Project Deliverables

project deliverables

Defining project deliverables.

Project deliverables are the results delivered to the client or stakeholders at the end of a project. The scope management process—established at the beginning of a given project to ensure that everyone understands the task at hand—guides deliverables. 

Your organization is responsible for delivering tangible and intangible products or services to clients and stakeholders at predetermined intervals. These are deliverables.

Examples of project deliverables.

Since companies might encounter a wide variety of deliverables depending on their industry, let’s review a few examples of deliverables to better understand what professionals might create.

Examples of possible deliverables include:

  • For a mobile development team, a deliverable might be an iOS application meeting specific functional requirements.

  • For a consulting firm, deliverables might include a research report that includes practical recommendations.

  • For a cybersecurity team, a deliverable might include a security audit and recommendations.

  • For an engineering company, a completed building might be a deliverable.

  • For an architecture company, a deliverable might include completed plans for a new home.

  • For a web development team, the deliverable might be a fully optimized website.

Discussing deliverables: Clarification and communication.

Ensuring that everyone understands project deliverables plays an essential role in company success. Failing to define the details of a project deliverable clearly can result in confusion and frustration for all parties involved. It can also cost your business money as you dedicate additional resources to solving problems and overcoming any shortcomings that emerged.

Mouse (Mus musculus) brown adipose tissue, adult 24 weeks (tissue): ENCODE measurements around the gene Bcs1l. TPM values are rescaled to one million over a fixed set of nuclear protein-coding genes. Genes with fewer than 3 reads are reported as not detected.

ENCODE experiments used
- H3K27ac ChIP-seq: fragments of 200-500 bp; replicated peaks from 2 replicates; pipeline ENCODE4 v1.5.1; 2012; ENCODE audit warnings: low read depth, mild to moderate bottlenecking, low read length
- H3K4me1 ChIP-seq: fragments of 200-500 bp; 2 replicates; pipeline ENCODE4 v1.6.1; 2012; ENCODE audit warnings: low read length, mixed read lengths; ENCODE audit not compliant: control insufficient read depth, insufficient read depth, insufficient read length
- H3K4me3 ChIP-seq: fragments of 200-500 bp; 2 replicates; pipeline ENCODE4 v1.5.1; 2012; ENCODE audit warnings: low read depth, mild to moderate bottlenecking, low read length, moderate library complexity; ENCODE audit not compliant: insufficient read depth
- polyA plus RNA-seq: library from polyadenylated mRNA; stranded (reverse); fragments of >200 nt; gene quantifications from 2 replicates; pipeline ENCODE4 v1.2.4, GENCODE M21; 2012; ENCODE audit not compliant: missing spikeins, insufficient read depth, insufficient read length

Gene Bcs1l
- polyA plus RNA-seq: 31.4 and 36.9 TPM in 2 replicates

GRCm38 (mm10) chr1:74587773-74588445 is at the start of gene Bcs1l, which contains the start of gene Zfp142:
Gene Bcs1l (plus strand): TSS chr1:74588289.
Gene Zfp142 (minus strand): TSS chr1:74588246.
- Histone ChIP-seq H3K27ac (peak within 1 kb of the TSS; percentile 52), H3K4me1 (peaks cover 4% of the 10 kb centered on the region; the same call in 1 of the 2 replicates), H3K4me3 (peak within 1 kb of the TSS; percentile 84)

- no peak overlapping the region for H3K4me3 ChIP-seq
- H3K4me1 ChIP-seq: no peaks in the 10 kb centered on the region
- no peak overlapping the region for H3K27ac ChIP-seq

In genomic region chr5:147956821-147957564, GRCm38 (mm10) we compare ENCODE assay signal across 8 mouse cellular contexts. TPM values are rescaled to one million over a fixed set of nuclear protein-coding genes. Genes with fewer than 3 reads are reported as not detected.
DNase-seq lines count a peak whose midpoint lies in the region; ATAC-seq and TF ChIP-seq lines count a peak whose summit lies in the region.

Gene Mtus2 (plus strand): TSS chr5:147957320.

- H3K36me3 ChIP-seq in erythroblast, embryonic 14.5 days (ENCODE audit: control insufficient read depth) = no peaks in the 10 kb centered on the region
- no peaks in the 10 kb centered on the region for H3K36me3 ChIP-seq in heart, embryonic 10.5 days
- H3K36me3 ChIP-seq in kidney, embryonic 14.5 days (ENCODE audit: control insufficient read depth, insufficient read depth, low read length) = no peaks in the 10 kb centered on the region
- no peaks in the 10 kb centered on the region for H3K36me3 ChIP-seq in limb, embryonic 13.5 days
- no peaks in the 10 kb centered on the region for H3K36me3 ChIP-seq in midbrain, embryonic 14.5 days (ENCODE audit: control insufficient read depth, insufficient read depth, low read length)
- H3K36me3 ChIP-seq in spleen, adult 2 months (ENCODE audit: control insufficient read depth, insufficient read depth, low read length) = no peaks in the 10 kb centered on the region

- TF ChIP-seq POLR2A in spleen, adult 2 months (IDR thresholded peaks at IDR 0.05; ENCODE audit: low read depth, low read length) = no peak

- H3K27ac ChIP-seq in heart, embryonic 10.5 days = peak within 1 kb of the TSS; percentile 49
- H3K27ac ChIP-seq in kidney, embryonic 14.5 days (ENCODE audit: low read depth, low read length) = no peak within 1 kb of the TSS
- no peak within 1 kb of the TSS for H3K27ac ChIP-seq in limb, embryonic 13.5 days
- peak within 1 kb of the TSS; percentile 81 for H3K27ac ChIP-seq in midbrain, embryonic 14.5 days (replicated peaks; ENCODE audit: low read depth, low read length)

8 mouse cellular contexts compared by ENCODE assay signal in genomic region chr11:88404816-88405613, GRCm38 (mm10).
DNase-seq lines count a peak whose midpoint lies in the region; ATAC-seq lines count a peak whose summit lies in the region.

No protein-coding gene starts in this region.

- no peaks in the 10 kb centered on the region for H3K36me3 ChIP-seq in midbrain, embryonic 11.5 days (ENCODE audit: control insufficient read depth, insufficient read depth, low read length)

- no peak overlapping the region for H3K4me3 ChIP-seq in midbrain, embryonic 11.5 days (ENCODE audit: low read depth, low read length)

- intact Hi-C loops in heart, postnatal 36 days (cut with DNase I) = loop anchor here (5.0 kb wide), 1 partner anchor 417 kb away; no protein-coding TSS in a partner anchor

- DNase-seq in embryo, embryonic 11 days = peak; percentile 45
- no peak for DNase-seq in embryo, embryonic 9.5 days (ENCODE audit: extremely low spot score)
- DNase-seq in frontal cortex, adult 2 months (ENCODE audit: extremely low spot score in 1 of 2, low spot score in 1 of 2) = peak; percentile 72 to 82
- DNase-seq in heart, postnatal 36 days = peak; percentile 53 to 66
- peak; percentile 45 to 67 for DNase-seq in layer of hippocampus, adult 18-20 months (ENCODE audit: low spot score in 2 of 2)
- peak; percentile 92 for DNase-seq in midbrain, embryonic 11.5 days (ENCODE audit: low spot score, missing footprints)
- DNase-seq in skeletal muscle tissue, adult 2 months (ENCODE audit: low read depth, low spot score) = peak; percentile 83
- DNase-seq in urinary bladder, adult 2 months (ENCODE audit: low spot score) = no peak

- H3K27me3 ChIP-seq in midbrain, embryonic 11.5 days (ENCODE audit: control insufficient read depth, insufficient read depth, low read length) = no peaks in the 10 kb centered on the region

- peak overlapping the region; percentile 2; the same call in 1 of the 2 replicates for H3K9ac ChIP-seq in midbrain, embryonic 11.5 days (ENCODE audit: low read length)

To prevent any issues, you should properly define and potentially refine deliverables through contracts and communication. Involving the team responsible for the deliverable and the client in the discussion helps ensure that everyone understands the timeline and the intended outcome. 

Producing deliverables: Common problems that project managers encounter.

As project managers work to guide their teams to produce deliverables, they may encounter various obstacles and challenges that make it difficult to complete the project on time and have deliverables ready for the client. Identifying common challenges beforehand and their solutions can help you avoid project delays.

Vaguely defined deliverable requirements.

Without clarity in the beginning, the team and client might be unsure of the final deliverable and the responsibilities involved in reaching this goal. Vague project requirements and poor requirements management can leave room for disappointment and inefficiencies, as the team lacks the clear guidance they need to create the final product.